Phobia

I’ve had a phobia about broken bones, (cured by NLP) and dislocated elbows since the age of three when my mother dislocated both elbows.  I watched them come out of place periodically and the agony as she had to manipulate them back.  Compounded with my erroneous belief that I had caused her to fall it is not too surprising that I developed the phobia.

So, the worse thing which could have happened to me was to suffer the same injury.  Yes, folks, I had the same injury.

It wasn’t caused by cage fighting an exceptionally large and vicious canary as I told my friends.  It was caused by me slipping on a inch high path.  I broke my right ankle, shattered my left are and, terror of terrors, dislocated my elbow.  It was a terrible trauma, the worst thing to have ever happened to me.  I still have intermittent pain some two years after the accident.

Today I went to the doctor to see about a tingling pins and needles I have developed in this arm.  I saw a temporary doctor and she was rough.  I know she was only doing her job but as she woman-handled me I was astonished at how the phobia swept back.  And the pain.  I felt quite wobbly.

Why am I blogging this?  Five reasons.

One is because it made me remember how dreadful I felt when I had the accident and how powerful phobias can be.  This, I can use in my writing.  I now believe that a phobia can explain why people will do weird things which are otherwise inexplicable.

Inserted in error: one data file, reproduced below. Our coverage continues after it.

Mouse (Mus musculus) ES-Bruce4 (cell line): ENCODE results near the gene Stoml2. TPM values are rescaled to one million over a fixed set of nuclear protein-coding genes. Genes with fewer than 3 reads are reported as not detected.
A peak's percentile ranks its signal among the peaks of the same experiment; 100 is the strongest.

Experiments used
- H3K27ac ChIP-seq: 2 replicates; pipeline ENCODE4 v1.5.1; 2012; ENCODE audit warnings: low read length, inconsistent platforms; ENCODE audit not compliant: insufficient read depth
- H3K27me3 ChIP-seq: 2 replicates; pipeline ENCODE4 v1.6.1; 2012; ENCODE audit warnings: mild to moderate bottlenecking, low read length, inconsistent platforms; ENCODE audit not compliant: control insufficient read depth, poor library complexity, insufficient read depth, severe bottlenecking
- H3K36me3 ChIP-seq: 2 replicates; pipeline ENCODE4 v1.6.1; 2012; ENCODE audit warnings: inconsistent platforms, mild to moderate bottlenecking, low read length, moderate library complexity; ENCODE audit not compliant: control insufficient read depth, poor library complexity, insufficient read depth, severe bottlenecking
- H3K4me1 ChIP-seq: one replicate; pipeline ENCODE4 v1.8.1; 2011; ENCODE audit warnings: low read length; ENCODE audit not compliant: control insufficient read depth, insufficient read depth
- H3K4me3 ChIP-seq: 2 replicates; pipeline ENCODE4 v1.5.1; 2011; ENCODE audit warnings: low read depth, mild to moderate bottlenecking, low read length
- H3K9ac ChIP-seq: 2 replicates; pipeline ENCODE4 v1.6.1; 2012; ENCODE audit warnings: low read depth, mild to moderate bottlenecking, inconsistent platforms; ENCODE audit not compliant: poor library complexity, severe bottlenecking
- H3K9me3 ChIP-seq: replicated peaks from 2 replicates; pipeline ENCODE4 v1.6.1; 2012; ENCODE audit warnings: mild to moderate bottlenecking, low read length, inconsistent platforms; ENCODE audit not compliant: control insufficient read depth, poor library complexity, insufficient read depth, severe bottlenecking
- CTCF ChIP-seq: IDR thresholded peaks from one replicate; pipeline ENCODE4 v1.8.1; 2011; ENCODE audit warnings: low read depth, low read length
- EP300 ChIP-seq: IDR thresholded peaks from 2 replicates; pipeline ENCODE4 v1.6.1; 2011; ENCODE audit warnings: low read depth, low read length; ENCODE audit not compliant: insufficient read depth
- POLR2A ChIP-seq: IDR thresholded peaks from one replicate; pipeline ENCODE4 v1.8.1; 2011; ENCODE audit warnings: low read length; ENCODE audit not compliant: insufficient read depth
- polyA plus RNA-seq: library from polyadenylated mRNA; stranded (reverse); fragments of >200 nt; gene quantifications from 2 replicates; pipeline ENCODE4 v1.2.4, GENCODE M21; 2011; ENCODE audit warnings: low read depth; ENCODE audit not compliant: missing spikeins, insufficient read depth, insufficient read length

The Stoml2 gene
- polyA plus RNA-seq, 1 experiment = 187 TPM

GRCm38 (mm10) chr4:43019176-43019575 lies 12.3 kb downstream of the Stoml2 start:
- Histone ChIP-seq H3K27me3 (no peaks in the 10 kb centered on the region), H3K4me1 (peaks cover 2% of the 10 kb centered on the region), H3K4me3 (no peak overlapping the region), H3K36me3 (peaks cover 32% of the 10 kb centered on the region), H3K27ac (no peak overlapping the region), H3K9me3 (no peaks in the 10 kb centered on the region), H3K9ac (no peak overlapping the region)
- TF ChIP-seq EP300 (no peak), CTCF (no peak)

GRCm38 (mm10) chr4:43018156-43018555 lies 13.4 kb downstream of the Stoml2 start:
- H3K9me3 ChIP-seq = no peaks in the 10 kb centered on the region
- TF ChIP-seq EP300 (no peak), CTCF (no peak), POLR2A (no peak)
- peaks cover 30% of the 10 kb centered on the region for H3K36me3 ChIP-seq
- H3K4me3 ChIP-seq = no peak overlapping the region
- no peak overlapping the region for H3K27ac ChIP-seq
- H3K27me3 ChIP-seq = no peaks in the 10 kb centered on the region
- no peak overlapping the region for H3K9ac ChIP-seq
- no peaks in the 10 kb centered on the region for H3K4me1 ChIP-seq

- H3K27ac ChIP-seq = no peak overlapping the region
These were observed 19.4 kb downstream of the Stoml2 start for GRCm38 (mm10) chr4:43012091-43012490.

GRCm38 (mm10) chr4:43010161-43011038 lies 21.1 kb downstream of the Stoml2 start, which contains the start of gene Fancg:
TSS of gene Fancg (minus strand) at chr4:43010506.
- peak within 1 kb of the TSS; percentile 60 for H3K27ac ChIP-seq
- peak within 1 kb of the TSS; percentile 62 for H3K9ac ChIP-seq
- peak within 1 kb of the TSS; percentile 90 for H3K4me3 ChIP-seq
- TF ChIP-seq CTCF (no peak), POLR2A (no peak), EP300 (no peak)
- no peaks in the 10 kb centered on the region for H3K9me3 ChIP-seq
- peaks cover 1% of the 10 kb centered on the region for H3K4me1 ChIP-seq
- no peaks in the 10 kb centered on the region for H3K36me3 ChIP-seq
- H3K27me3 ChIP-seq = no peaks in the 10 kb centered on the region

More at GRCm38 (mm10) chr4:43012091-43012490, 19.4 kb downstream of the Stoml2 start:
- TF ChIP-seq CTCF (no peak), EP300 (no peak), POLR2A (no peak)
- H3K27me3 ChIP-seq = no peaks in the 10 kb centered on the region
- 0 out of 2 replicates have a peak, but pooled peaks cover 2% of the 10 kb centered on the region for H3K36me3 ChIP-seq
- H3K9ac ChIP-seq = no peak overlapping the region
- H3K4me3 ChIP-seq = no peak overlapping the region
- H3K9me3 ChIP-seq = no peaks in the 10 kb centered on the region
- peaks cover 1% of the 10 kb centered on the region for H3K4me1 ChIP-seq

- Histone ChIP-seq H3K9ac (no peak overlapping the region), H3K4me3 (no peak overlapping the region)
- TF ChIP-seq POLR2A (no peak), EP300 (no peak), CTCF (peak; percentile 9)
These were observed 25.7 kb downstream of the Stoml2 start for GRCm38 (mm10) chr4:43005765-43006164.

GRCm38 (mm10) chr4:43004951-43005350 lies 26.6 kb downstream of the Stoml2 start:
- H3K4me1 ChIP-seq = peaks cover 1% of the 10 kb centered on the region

Two is to thank my arm for standing up to the accident in the first place.

Three, to thank the people who have done so much to help me, Nr Dunkley the surgeon, Dr Newmarch,my GP and the therapists at Marlborough House in Taunton, Mr Marar, Daniel Hayward and Yvonne Bottarelli who have worked marvels.  I have recovered from my morning wobble speedily due to their techniques.

Four, to thank the accident for forcing me to stop focusing on my training business and start to fulfill my dream of being a writer.

And finally, to acknowledge, in the biggest forum I have, that I have an injury, am getting over it and the pain and can live with the growing pains.

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About Martin Lake

Martin Lake lives in the French Riviera with his wife. After studying at the University of East Anglia he worked as a teacher, trainer and company director. A serious accident shattered his arm and meant that he had to rein back his work. He decided to concentrate on writing and is now writing full-time. He writes a wide range of fiction. His main interests are historical fiction, short stories and fiction for young adults. Martin has a series of novels 'The Lost King' which are set in the years following the Norman Invasion of England. They concern Edgar Atheling, last representative of the ancient English royal dynasty and his fight to regain the throne from William the Conqueror. Martin has also published 'Artful' the further adventures of the Dodger and 'Outcasts' a novel about fall of the Crusader Kingdom of Jerusalem. His latest novel, 'A Love Most Dangerous' is about a maid of honour who becomes the lover of Henry VIII. Martin’s work has been broadcast on radio. He won first prize in the Kenneth Grahame Society competition to write a story based on 'The Wind in the Willows.' You can get the collection, 'The Wind in the Willows Short Stories' from Amazon.
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